World Religions | Nidra and Islam

March 15, 2016

On Wednesday we went to a yoga Nidra class. I was definitely expecting more of a yoga session including: lunges, child’s pose, warrior, etc., but the ECS actually laid on warm wool blankets and soft pillows. The yoga Nidra or “yogic sleep” is the stage in meditation between cognizance and sleep. This type of yoga is the best type of yoga. I got to close my eyes and let my mind loose. Nidra cures all the stress and tension. Many religions use this type of meditation. Nidra helps you connect spiritually to your religion. When the class went to yoga Nidra, we focused on one part of the body throughout the meditation. We started at our finger tips, what do they feel like? We moved up to our neck, then chest, can you feel your heart pumping? By paying attention to a single part of your body at a time, your muscles relax and gives you control of your organs. Thirty minutes to an hour of yoga Nidra equals four hours of sleep.

When we started the process of yoga Nidra, our instructor talked us through it. He told us to focus on one sound only, the car driving by or the clock ticking. Then he told us to create an image in our head of certain things in nature, such as a rose or a waterfall, a tree or waves. Many ECS kids actually did fall asleep during Nidra. For me, it is challenging to fully relax the mind and be attentive to only one body part.

The Denver Islamic Center, which we visited on Thursday, definitely did not meet my expectations at first, but after we settled in, I enjoyed the experience. Walking into the center, it wasn’t in a fancy building, the inside was not the cleanest. My first thought was why am I here, this is uncomfortable. After we walked down to the prayer center, I started to relax. There were a couple men in the room, and they set a sort of calm vibe to the environment. Murad, our guide, was very nice. He met us with an open mind, knowing that we weren’t Muslim, and excepting some of our “negative” questions. His attitude towards his religion was profound. He has strong thoughts, and tried to back up his religion in ways that showed that he was loyal and had strong thoughts.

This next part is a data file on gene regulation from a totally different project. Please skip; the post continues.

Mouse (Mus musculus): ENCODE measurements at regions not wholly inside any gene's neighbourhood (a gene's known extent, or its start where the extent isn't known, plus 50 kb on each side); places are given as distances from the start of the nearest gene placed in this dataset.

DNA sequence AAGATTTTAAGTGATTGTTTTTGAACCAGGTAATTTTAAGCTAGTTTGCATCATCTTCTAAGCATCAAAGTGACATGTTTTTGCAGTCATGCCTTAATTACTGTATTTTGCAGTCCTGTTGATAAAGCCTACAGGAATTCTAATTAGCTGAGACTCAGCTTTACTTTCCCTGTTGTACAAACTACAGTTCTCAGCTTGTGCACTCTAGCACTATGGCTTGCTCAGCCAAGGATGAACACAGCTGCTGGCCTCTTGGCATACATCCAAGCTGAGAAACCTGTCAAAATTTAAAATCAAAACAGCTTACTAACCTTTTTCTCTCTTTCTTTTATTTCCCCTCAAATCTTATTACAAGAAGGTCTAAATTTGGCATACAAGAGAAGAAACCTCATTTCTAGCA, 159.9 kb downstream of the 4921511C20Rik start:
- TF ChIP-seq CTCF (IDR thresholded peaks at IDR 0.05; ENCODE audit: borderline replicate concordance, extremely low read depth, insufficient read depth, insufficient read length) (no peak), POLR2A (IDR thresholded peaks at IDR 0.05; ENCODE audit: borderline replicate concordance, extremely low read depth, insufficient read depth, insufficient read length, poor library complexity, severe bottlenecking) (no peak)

When we started talking more about Islam, my mind opened up. I knew that Muslims prayed five times a day, which I assumed was very time consuming, and hard to fit into a busy schedule. But, after listening to him explain the schedule, the praying times were pretty broad. Going into the discussion, I felt that women were frowned upon in their religion. After talking to Murad, some things were clarified, but women still pray in the back of a group (behind men and children). This was Muhammad’s way of doing things, assuming men would be distracted if they prayed next to women. The women have their own praying room and washing area in the Denver Islamic Center where the men aren’t allowed to go, but there’s no where in the building that does not allow women. I thought it was interesting that although they thought that homosexuality was a sin, a person who was gay could still be a Muslim. The Koran can only be called the Koran if it’s written in Arabic, otherwise it is just a translation. The class had a lot of questions for Murad, all of which he answered to the best of his ability, as well. In a way, Murad had a biased view (I don’t blame him), so some of the questions were answered in the most positive way reflecting the Islamic religion. I asked him a few questions, and I thought all of them were answered clearly, and he never got offended by the questions.

After visiting the center I think I have came out with much more knowledge of Islam. I used to kind of look down on Muslims just because of what I have heard about them. Many people say all Muslims are bad people, which is definitely not what I think now that I have gotten some background on the religion. I think it is hard for Americans, especially, not to automatically think badly about Islam because extremists who claim to be Muslims terrorize our country! But they have false assumptions many of the times. I am happy I opened my mind up to this religion, and now that I have more knowledge on Islam, I have accepted them more. Making false accusations is wrong, and this ECS has definitely taught me that.